It is somewhat of an accepted reality that the clinical research industry is paradoxically slow in adopting innovative technologies. While we have argued in our previous post this is not necessarily the case, there is still heavy room for improvement in an industry worth about $160BN USD a year.
Deloitte recently took on the issue by interviewing industry executives to understand their drives and motivations. The summary, a report titled “Digital R&D: Transforming the future of clinical development” identifies how the industry perceives the adoption of innovation. The results are extremely interesting. The consulting firm found out that, as expected, technologies have different potentials according to the phase of implementation. Therefore, although innovation can be applied to study design, the largest and most meaningful impacts can be reached in the conduct phase and CROs are an integral stakeholder to achieve this.
Experts agree the industry is going through a "due diligence" phase in which the ROI of several technologies is being assessed. In this context, the size of a CRO is of increasing importance in defining which and when technologies will be deployed. While larger companies have leverage and scale to drive implementation and ensure widespread adoption, their internal structures limit the capacity to assimilate innovation into the company’s DNA. Furthermore, a risk-averse culture in sponsors (rooted in high development costs) limits their own support to innovation in the execution of studies.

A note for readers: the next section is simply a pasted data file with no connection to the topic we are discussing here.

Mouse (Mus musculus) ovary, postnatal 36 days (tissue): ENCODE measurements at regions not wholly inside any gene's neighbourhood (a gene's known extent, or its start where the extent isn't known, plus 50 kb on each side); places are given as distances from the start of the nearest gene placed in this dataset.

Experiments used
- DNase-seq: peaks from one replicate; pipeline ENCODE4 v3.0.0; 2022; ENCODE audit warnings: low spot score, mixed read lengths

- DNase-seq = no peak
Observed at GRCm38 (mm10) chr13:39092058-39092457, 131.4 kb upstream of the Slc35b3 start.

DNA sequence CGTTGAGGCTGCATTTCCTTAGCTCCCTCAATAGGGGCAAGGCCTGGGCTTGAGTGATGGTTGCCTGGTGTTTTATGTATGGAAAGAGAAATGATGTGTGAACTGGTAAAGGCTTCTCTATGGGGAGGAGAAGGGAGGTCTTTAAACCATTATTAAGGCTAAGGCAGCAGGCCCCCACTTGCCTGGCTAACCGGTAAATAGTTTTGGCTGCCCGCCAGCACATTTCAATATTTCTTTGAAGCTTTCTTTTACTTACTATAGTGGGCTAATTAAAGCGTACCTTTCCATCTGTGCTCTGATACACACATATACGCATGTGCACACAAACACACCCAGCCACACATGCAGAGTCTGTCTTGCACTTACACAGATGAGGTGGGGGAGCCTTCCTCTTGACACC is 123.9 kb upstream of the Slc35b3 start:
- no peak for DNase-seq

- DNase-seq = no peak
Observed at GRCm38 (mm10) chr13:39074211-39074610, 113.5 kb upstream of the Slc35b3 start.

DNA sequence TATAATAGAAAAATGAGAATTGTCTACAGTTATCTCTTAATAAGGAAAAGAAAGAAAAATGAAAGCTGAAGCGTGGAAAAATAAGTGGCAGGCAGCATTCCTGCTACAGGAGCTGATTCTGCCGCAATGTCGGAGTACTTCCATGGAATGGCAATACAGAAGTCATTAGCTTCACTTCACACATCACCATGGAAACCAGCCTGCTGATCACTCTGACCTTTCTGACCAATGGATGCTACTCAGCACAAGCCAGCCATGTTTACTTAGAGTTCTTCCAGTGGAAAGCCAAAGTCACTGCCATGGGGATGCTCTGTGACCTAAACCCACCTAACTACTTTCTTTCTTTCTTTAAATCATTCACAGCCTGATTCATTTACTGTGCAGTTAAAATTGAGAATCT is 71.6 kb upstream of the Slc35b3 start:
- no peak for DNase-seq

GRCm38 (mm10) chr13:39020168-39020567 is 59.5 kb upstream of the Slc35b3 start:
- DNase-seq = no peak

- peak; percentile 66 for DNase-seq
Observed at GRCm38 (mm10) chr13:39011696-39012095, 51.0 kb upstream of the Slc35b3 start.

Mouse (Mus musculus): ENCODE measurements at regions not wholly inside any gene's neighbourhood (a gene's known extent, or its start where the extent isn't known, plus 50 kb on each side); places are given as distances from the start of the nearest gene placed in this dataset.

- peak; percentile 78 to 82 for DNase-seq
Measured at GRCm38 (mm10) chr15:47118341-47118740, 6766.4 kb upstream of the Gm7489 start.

Paradoxically, smaller organizations, with flatter structures are better prepared to engage with innovation for several reasons. Firstly, because they see innovation and customization as a point of difference versus larger CROs. Secondly, because they have organizational structures that are more adaptable to change. Thirdly, because often smaller and niche CROs work with sponsors that are more open to innovation for several reasons ranging from cost awareness, speed, and highly specified patient populations.
Nonetheless, CROs large and small are hastening the pace of adoption and several clear examples lie ahead, for example, eConsent, eSource, eScan or risk-based monitoring are being adopted as a standard in the industry. In their report, Deloitte concluded that the opportunities for innovation are boundless and, while certainly there are risks involved, the benefits far outweigh them. In this regard, Ratan Tarnesh, director of Clinical Outsourcing at Otsuka Pharmaceutical, nicely summarized the issue: "As an industry, we need to be open to new ideas (…) We often don’t try to take operational risks as we are afraid of failure (…) if we don’t change, in 10 years some kid in Silicon Valley will change it for us."
KCR is a Contract Research Organization (CRO) providing clinical development solutions for the pharmaceutical, biotechnology and medical device industries. The company supports clients with full-service capabilities across three main services: Trial Execution (TE), Functional Service Provision (FS) and Late Phase (LP) in a broad range of therapeutic areas. KCR operates across four main regions: North America (NA), Western Europe (WE), Central Europe (CE) and Eastern Europe (EE) with hubs located in Boston, US, Berlin, Germany, Warsaw, Poland and Kiev, Ukraine respectively. The company’s geographical set up suits perfectly to deliver optimized trial execution strategies for life-changing therapies.
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